News and Analysis
Total investment in Ohio’s resource-rich shale energy sector has reached $78 billion since tracking began in 2011, according to a Cleveland State University study. Prepared for JobsOhio, the report represents the most recent data available and covers investments through the second half of 2018.
Estimates show that by 2040, the Utica and Marcellus shale region — of which Ohio is a significant part — will supply nearly half of all U.S. natural gas production. 11/20/2019
A new report from the U.S. Energy Information Administration finds the U.S. in 2018 set new records in natural gas production, consumption and exports. The country’s natural gas consumption increased by 11% in 2018, driven by increased demand by the electric power sector. Pennsylvania and Ohio — states that overlie the Appalachian Basin — had the first- and third-largest year-over-year production increases for 2018. 11/18/2019
Lazard, one of the world’s top financial advisory and asset management firms, has released its annual report on the levelized cost of electricity — based on type of generation. The report shows some unsubsidized renewable costs are approaching the pricing of traditional generation. It also shows that nuclear power remains a competitive energy generation source ($27-$31 per MWh) compared to both renewables and natural gas combined cycle generation. 11/13/2019
Consistent with recent media statements, Ohio Senate Energy and Public Utilities Committee Chairman Steve Wilson (R-Maineville) announced this week that informational testimony on energy reliability will commence Dec. 10 as part of the Senate’s work on “comprehensive” energy policy.
Studies and expert insight dispel the notion that Ohio has a reliability problem. To the contrary, because of market-based generation, Ohio enjoys record high reserves of electric generation, which lesson the threat of shortages and price spikes. 11/14/2019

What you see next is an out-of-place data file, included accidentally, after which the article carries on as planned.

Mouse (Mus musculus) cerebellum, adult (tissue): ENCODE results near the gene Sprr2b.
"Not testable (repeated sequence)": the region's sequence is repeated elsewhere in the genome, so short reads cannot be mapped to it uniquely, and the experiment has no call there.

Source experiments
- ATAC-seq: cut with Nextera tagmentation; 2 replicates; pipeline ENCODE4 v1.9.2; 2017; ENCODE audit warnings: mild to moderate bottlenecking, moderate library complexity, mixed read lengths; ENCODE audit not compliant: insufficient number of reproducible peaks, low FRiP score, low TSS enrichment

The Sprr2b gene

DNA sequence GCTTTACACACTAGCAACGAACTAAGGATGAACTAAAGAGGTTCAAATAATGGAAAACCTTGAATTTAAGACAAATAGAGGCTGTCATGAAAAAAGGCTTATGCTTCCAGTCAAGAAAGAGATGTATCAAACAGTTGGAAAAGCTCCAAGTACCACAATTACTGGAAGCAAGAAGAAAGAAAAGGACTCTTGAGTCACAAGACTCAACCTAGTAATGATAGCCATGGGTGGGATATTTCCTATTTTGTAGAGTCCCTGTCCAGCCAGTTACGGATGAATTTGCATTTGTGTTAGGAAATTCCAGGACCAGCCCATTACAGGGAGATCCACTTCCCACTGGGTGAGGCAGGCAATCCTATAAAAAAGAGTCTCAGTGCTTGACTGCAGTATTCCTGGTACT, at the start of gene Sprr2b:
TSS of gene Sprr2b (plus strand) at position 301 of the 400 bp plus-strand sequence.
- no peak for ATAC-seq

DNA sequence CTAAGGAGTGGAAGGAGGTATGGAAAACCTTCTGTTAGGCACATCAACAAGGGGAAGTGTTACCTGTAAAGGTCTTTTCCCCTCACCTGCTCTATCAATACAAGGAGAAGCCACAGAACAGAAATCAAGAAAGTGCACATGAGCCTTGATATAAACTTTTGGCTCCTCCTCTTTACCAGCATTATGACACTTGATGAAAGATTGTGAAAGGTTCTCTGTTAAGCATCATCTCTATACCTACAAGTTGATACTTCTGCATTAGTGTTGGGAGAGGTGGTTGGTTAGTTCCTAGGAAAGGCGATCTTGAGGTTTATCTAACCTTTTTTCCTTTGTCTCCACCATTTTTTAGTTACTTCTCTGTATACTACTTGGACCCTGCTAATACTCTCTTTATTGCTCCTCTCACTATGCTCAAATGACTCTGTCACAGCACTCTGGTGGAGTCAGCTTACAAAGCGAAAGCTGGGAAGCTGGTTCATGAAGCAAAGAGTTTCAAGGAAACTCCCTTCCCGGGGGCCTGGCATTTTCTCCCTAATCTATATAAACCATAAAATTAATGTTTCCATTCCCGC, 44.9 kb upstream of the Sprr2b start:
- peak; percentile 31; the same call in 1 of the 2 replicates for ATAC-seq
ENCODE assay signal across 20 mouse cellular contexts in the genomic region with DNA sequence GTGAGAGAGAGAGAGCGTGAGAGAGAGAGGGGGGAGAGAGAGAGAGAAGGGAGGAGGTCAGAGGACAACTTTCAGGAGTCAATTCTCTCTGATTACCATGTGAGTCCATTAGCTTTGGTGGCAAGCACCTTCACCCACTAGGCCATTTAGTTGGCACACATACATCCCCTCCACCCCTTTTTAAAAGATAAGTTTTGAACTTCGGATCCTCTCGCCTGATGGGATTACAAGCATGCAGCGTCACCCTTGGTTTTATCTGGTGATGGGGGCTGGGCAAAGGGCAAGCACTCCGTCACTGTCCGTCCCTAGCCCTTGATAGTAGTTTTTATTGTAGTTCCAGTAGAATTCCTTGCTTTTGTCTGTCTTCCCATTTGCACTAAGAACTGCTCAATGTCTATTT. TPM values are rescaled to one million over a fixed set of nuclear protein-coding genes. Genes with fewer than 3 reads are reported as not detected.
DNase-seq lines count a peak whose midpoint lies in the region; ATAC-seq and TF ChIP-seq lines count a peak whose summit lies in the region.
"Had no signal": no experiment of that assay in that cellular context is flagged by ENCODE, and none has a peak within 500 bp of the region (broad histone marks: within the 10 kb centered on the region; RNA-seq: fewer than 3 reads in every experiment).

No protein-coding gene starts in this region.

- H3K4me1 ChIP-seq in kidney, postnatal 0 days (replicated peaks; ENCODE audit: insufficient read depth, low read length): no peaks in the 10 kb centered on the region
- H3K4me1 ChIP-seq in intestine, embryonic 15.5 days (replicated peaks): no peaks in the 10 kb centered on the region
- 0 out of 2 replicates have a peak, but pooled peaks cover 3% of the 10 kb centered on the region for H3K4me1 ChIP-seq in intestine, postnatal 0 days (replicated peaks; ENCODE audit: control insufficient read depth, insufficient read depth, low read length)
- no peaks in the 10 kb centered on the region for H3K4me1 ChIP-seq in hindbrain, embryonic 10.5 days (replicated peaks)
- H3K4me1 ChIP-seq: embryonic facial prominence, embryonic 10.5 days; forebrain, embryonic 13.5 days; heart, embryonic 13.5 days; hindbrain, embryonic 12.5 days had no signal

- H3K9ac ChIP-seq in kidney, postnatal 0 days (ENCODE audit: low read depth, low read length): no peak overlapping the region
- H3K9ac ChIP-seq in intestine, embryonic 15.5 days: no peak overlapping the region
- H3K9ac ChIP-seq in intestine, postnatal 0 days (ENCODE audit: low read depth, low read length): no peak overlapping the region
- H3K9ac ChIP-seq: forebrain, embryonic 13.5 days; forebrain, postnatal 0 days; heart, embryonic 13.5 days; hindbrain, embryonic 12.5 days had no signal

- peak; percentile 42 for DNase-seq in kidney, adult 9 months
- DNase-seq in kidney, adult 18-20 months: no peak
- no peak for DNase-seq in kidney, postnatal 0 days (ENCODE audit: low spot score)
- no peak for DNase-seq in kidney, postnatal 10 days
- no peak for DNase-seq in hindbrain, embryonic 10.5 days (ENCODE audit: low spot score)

During an investor call this week, FirstEnergy CEO Chuck Jones announced the distribution utility would file a decoupling application with the PUCO as permitted by the recently enacted House Bill 6. Ohio’s other electric utilities could follow suit later this month.
Decoupling allows a utility to fully recover investments and operating costs at 2018 levels even if sales decline due to customer efficiency improvements. Gongwer News reported that the FirstEnergy CEO touted the decoupling rider for making the monopoly “recession proof.”
According to an OMA analysis of HB 6, the nuclear bailout bill includes provisions that will impose new costs on customers, among them the new decoupling rider. Currently, FirstEnergy recovers part of its distribution costs through its energy efficiency rider, which is going away under HB 6. As a result, FirstEnergy claims it cannot recover its entire distribution costs, and that the decoupling mechanism is necessary to recover costs formerly captured by the terminated energy efficiency charge. Captive customers will be required to pay the utility to make it whole from the loss of energy efficiency profits. Many larger industrial customers have already opted-out of the energy efficiency rider, so the decoupling rider will constitute a new cost to those customers.
Make no mistake, this is another utility profit scheme that comes at customers’ expense. This topic will be discussed at the Nov. 21 OMA Energy Committee meeting. Support ongoing energy advocacy by joining the OMA Energy Group. 11/7/2019
In mid-October, the Ohio Power Siting Board deviated from its standard practice by denying final approval of a larger, 80-megawatt solar project planned for southern Ohio. The board, which must approve any new commercial power generation facility — traditionally OKs new generation facilities that have been advanced to this stage.